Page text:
By Alexander Hernandez-Zavala
A recent oil spill that has ravaged the Israeli coast has swayed the local wildlife and ecosystem. The Guardian reported, “[p]ossibly 1,000 tonnes of tar has washed up,” the worst part is we don’t know the culprit responsible for this tremendous mistake.
The Wall Street Journal covered a statement made by Gila Gamliel, Israel’s Environmental Protection Service Minister, “We are continuing a complex international investigation to apprehend and severely punish those responsible.”
Then the question arises, what can we do to not only prevent disasters like these from happening but to effectively and efficiently clean up the aftermath?
My propositions include intuition, stricter scrutiny of the physical condition of vessels and more funding for environmental protection agencies. Now, this oil spill is one of the biggest in the Mediterranean; it’s even reached as far as Lebanon, according to Yahoo.
Given the gravity of the situation, the Israeli environmental protection agency has done a satisfactory job handling the situation with aid from the military and other nonprofit organizations helping to clean the shores.
Since oil spills are unpredictable and happen unexpectedly, we should bring a ‘better safe than sorry’ approach in tackling these kinds of scenarios by funneling more funding into our Environmental Protection Agencies. By doing so, damage to the local ecosystem and wildlife would be limited due to the greater resources EPA would give, including, maintaining and fixing any environmental collateral damage.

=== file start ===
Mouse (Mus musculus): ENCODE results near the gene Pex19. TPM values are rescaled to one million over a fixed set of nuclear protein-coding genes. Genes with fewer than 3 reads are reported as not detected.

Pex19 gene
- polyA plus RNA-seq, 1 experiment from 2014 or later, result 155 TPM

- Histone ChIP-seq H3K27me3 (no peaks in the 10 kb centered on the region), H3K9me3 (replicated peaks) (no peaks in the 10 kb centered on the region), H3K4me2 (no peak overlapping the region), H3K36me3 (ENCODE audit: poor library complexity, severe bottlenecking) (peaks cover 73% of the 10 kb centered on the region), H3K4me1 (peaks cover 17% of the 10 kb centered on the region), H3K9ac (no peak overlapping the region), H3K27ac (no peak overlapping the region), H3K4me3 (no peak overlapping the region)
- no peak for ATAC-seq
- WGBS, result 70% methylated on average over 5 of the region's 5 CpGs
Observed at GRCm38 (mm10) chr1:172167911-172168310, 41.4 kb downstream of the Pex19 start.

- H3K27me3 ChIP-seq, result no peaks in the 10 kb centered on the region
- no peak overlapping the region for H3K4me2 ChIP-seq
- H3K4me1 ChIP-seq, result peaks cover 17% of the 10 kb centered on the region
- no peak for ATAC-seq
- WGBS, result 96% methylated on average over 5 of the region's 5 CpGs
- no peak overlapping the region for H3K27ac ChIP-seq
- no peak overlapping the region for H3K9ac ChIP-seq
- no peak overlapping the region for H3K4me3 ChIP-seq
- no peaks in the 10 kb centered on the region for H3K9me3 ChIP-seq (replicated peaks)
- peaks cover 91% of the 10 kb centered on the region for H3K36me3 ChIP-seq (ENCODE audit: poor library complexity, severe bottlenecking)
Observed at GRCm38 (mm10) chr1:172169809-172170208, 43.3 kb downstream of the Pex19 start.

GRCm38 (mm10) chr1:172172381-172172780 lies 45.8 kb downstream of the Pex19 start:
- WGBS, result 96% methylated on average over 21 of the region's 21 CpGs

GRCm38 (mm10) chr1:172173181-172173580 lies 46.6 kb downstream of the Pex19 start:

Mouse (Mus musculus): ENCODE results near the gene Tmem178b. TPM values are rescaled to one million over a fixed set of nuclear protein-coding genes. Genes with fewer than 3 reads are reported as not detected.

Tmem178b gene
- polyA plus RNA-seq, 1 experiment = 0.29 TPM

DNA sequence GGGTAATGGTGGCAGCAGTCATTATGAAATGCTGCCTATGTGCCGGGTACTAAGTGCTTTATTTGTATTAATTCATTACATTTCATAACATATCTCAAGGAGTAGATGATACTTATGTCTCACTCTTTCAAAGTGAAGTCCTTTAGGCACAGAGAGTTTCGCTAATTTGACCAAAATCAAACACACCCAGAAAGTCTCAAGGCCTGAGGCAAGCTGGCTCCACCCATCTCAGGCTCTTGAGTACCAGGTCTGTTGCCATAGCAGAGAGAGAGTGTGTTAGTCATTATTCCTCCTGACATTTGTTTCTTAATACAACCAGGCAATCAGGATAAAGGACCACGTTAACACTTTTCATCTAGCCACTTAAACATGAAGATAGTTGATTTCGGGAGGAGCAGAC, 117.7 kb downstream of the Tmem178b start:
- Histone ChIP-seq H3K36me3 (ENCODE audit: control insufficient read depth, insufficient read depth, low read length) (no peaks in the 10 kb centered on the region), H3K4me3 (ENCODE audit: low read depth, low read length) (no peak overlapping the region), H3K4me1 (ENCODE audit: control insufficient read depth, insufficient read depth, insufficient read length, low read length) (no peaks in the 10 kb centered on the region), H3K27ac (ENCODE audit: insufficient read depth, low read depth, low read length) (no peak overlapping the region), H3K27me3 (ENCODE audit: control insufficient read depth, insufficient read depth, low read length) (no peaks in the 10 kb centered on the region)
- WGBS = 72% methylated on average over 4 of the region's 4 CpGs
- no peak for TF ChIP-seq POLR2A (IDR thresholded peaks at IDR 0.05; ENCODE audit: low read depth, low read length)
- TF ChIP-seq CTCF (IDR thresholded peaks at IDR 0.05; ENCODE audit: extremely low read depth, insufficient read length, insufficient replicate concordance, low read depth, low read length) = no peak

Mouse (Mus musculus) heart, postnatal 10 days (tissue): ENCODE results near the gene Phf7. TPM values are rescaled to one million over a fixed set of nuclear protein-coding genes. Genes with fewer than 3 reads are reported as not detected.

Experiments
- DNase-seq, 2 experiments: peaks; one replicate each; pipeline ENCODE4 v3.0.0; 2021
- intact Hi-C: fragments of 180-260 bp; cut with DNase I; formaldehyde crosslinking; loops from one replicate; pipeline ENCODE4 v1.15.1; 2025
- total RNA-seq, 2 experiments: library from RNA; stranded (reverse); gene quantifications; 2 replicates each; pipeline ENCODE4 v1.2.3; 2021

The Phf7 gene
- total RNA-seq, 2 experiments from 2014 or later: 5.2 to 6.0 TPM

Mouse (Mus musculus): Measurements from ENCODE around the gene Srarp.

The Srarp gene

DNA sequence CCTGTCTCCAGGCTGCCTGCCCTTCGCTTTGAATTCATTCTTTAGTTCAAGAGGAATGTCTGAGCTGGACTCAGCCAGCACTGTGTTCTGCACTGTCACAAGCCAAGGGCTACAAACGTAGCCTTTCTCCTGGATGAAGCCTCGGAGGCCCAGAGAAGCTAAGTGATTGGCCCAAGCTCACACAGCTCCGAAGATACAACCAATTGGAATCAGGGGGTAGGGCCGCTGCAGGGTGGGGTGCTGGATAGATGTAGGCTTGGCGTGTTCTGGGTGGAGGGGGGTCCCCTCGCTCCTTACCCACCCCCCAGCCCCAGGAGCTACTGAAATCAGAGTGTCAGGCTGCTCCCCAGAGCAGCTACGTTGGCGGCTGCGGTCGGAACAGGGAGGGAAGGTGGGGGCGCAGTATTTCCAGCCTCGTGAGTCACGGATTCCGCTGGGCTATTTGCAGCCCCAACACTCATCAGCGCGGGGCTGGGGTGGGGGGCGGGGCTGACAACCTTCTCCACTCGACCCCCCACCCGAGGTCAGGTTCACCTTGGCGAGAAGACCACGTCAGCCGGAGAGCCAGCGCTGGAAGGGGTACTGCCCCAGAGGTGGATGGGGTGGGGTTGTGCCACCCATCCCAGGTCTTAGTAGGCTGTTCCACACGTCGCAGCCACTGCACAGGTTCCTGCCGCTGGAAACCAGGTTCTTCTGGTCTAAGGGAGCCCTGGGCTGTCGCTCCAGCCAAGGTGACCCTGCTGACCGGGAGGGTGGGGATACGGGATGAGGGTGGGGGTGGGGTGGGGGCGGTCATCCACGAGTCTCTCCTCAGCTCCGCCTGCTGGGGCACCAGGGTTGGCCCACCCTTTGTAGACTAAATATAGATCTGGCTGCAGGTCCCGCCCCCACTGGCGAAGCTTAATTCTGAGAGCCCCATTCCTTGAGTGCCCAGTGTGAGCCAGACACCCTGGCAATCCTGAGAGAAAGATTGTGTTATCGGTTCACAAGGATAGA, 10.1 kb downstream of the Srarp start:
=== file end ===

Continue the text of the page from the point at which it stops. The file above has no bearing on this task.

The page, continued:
Preventing these sorts of events from happening in the first place would require intensive inspections of any cargo vessels or fueling rigs before leaving port. According to the National Oceanic and Atmospheric Administration (NOAA), oil spills can be a result of “equipment breaking down,” and a more extensive and strict inspection process would eliminate this factor.
There are some uncontrollable factors, such as the weather, which could cause some vessels to sink, resulting in subsequent oil spills. But with environmental agencies getting greater funding, responses to these situations would be effective.
Our oceans must be protected and valued above all else because it continues to do so much for us, from producing more than half of our oxygen supply to absorbing over 50 times more carbon dioxide than our atmosphere––playing a role in regulating climate, according to NOAA.
Whole ocean conservation is a necessity and strikes a chord with me. I’ve researched for the Monterey Bay Aquarium Research Institute (MBARI) and personally counted the number of sea anemones on the Monterey business wharf wall to see how climate change affects water levels through different seasons. Experiencing the ocean is a special feeling, so we need to be aware of the dire effects of oil spills and do our best to keep our oceans clean.
Alex Hernandez-Zavala is a first-year student at UC Davis, double majoring in Psychology and Sociology. He was born in the Central Valley and raised in Salinas, California.
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